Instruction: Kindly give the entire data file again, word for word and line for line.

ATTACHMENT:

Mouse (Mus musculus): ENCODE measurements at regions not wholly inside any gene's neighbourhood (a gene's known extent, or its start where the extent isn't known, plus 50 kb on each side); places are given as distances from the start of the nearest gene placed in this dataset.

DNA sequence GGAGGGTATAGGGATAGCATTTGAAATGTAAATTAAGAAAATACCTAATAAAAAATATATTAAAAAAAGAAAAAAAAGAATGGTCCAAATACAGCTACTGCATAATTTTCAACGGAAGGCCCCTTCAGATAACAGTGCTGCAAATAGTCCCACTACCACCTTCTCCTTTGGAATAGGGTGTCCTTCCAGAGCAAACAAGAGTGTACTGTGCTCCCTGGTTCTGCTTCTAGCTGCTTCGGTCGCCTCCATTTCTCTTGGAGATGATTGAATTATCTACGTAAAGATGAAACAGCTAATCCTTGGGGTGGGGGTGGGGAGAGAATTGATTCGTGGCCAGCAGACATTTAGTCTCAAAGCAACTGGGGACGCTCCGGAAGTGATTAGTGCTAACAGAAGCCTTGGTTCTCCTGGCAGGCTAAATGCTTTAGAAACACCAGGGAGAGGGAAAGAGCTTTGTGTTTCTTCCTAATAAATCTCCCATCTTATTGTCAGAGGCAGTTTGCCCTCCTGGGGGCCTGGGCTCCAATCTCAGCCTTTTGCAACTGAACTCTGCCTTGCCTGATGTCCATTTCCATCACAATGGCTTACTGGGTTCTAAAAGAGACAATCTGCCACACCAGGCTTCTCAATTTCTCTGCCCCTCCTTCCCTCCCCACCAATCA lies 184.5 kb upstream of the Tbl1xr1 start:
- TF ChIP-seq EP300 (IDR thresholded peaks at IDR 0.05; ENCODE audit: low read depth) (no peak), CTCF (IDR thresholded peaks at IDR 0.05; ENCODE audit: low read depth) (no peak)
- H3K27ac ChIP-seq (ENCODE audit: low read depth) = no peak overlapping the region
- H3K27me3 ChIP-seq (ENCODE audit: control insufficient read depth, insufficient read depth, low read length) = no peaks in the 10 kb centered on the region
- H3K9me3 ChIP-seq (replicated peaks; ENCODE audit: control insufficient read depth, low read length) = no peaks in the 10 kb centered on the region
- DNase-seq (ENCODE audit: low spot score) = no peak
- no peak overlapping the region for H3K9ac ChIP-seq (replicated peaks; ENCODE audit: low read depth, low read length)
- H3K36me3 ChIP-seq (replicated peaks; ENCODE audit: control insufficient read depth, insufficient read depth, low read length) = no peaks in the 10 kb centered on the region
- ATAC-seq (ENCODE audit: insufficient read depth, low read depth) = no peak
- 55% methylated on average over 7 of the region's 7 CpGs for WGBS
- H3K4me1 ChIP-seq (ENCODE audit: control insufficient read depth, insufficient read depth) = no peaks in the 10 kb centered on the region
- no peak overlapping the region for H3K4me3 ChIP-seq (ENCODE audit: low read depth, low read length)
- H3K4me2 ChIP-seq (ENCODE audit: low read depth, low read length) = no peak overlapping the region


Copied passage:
Mouse (Mus musculus): ENCODE measurements at regions not wholly inside any gene's neighbourhood (a gene's known extent, or its start where the extent isn't known, plus 50 kb on each side); places are given as distances from the start of the nearest gene placed in this dataset.

DNA sequence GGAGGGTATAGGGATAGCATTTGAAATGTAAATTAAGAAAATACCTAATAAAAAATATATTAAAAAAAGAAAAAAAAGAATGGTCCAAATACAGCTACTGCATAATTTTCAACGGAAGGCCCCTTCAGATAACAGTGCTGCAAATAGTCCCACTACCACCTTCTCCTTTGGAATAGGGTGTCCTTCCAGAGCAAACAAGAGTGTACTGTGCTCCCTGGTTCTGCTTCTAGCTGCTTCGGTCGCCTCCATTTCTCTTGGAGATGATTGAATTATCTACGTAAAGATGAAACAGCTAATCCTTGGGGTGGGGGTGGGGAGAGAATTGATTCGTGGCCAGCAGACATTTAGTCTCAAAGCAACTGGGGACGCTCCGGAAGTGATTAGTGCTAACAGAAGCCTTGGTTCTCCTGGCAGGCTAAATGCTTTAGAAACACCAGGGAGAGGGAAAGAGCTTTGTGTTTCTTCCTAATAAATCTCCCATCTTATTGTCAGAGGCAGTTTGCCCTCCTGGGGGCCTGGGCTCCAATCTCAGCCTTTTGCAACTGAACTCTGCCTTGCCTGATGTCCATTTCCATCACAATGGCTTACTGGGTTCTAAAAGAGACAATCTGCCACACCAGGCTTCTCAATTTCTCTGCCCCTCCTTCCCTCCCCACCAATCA lies 184.5 kb upstream of the Tbl1xr1 start:
- TF ChIP-seq EP300 (IDR thresholded peaks at IDR 0.05; ENCODE audit: low read depth) (no peak), CTCF (IDR thresholded peaks at IDR 0.05; ENCODE audit: low read depth) (no peak)
- H3K27ac ChIP-seq (ENCODE audit: low read depth) = no peak overlapping the region
- H3K27me3 ChIP-seq (ENCODE audit: control insufficient read depth, insufficient read depth, low read length) = no peaks in the 10 kb centered on the region
- H3K9me3 ChIP-seq (replicated peaks; ENCODE audit: control insufficient read depth, low read length) = no peaks in the 10 kb centered on the region
- DNase-seq (ENCODE audit: low spot score) = no peak
- no peak overlapping the region for H3K9ac ChIP-seq (replicated peaks; ENCODE audit: low read depth, low read length)
- H3K36me3 ChIP-seq (replicated peaks; ENCODE audit: control insufficient read depth, insufficient read depth, low read length) = no peaks in the 10 kb centered on the region
- ATAC-seq (ENCODE audit: insufficient read depth, low read depth) = no peak
- 55% methylated on average over 7 of the region's 7 CpGs for WGBS
- H3K4me1 ChIP-seq (ENCODE audit: control insufficient read depth, insufficient read depth) = no peaks in the 10 kb centered on the region
- no peak overlapping the region for H3K4me3 ChIP-seq (ENCODE audit: low read depth, low read length)
- H3K4me2 ChIP-seq (ENCODE audit: low read depth, low read length) = no peak overlapping the region